How to Handle a Bomb Threat
Whether it's an anonymous phone call, a suspicious package or a cryptic note, the clock is ticking. Here's what to do before and during a bomb threat.
December 11, 2007 — CSO —
The director of security at a manufacturing plant finds a suspicious package lying in the middle of a break area. The management office at a large shopping mall receives a phone call that a bomb has been planted somewhere in the five-acre facility. A hotel employee discovers a note taped to a guest room door indicating that there’s a bomb inside.
Is the device a fake? The call a hoax? Or is it a terrorist plot? Reliable statistics specific to bomb threats are hard to come by. Anecdotal evidence suggests that any given threat is most likely benign, but with hundreds or even thousands of lives at stake, organizations can’t afford to take chances.
And while empty threats don’t harm victims, the mere utterance damages perceptions of management’s ability to provide for a safe workplace.
“Most bomb threats are hoaxes,” says Roy Bordes, president and CEO of security consulting firm The Bordes Group in Orlando, Fla. The culprits often turn out to be disgruntled employees, unsatisfied customers, a jilted boyfriend or girlfriend, pranksters or students looking to skip school.
What’s more, serious bombers today rarely call in threats before detonating a device. While the Irish Republican Army often warned its targets about pending attacks, “that’s not consistent with the current wrath of terrorists,” says Jon Lusher, principal consultant at IPC International, a security firm specializing in shopping center public safety, based in Bannockburn, Ill. “They seem to be more interested in doing the damage than in warning of it. Often, they don’t even take credit for it. But because nobody knows the true intentions of a bomb threat or a suspicious device, we have to take every threat seriously,” he says.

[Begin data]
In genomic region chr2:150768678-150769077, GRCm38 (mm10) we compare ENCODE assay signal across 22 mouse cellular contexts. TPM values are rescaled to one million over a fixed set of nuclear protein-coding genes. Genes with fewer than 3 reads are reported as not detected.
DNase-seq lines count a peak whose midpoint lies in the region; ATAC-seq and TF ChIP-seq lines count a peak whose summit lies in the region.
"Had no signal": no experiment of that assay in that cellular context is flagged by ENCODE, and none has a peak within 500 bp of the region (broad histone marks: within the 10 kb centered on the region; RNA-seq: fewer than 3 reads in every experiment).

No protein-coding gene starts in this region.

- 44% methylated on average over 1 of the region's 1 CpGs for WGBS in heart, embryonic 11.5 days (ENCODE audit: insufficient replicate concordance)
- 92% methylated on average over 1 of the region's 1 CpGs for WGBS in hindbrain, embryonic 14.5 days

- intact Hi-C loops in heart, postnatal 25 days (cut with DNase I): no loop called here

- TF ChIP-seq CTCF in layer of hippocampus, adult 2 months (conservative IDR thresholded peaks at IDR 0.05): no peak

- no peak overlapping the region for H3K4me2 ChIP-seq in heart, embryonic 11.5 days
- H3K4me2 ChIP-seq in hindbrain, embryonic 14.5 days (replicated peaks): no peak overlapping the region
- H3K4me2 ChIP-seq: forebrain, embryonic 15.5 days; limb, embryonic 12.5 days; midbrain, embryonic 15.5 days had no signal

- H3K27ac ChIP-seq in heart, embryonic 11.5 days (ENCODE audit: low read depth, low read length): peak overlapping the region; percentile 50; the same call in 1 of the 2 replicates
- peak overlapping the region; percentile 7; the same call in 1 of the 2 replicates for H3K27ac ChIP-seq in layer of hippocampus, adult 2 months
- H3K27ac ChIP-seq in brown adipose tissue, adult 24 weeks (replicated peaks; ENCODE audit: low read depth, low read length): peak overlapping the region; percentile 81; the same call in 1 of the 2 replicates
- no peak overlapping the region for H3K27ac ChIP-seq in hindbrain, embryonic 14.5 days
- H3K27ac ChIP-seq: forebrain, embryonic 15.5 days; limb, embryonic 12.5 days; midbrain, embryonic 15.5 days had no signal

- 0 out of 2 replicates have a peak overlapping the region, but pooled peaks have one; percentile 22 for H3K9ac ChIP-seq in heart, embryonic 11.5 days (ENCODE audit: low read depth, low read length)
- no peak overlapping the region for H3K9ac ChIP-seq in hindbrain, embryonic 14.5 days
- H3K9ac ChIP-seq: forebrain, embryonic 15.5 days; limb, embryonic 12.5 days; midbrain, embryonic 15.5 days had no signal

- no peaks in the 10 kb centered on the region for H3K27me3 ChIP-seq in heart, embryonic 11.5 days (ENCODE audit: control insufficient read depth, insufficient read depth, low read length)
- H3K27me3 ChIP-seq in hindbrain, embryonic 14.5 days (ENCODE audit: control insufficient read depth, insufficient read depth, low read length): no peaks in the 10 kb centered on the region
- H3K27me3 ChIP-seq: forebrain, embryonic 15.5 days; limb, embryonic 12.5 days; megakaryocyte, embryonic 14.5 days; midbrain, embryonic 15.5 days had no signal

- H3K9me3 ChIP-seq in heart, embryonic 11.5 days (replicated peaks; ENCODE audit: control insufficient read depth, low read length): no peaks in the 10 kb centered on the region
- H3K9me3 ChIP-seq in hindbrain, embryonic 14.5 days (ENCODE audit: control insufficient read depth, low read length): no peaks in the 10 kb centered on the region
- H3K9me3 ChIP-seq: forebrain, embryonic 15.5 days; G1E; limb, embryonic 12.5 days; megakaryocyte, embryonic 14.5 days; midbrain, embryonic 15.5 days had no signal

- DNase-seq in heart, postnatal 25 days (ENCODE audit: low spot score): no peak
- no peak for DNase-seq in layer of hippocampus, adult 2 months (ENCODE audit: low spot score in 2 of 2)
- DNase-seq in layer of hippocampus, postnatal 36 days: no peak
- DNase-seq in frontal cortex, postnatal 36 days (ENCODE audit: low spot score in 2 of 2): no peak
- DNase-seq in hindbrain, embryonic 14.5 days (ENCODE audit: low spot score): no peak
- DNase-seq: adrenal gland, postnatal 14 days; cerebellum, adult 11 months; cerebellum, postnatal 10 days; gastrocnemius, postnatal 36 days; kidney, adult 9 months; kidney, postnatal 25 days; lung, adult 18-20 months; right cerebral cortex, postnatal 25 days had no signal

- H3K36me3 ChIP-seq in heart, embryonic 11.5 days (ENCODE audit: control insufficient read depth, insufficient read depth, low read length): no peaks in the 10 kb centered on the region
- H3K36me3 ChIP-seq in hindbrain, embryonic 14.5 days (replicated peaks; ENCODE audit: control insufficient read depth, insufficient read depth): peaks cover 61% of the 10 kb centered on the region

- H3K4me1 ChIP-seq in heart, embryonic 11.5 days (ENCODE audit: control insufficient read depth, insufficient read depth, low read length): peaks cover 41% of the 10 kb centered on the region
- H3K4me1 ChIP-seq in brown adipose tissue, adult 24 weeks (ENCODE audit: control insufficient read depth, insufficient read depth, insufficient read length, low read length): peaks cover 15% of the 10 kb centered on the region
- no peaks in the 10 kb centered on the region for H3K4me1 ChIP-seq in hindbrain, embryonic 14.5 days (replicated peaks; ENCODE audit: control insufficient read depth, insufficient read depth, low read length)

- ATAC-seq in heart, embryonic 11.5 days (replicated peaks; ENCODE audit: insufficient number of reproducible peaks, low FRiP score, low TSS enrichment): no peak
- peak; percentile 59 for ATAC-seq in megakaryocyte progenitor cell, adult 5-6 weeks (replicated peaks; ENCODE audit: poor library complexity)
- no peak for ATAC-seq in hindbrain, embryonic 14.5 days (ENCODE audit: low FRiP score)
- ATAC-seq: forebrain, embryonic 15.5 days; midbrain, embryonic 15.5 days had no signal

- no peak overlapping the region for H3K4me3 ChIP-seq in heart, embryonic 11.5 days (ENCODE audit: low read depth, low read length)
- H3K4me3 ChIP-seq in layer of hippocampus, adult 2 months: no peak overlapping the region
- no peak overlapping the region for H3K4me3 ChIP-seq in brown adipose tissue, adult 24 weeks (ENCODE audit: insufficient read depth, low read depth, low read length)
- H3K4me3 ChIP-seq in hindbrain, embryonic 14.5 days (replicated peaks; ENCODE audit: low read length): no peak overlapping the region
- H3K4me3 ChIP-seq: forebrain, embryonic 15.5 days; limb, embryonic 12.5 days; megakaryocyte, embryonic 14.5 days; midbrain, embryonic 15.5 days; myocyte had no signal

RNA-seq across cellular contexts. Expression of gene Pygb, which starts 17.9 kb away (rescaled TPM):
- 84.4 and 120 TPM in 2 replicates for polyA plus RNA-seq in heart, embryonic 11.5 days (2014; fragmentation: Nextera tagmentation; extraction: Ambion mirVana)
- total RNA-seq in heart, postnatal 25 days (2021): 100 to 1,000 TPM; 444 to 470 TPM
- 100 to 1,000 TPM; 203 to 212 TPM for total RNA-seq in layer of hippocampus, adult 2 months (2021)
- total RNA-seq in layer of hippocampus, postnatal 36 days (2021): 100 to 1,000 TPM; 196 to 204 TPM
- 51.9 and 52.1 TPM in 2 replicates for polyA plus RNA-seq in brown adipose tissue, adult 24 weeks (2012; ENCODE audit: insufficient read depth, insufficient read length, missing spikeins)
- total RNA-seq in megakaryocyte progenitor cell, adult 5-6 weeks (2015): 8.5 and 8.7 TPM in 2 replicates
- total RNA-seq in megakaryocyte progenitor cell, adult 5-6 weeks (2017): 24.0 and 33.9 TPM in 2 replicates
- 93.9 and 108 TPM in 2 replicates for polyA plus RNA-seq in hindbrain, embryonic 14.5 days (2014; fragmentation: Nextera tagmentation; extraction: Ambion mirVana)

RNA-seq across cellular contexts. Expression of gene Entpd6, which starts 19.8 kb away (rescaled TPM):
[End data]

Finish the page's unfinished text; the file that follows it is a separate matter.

Security experts offer their tips for receiving, detecting, legitimizing and acting upon a bomb threat before the police and bomb squad arrive.
1 Have a comprehensive bomb threat response plan in place.
Every building, plant and facility should have a checklist of questions and observations in place for receiving a bomb threat and contacting authorities, a plan for searching the building, a designated route to evacuate workers and guests and a procedure for searching evacuation routes and the holding area.
These procedures should be practiced through simulated drills twice each year “just so everyone knows how to react,” Bordes says.
2 Educate call takers and provide a checklist.
With automated directories at the front line of most companies’ phone systems and direct-dial access to anyone in the facility, a bomb threat could land on just about anyone’s desk. All employees should have a bomb threat checklist on hand.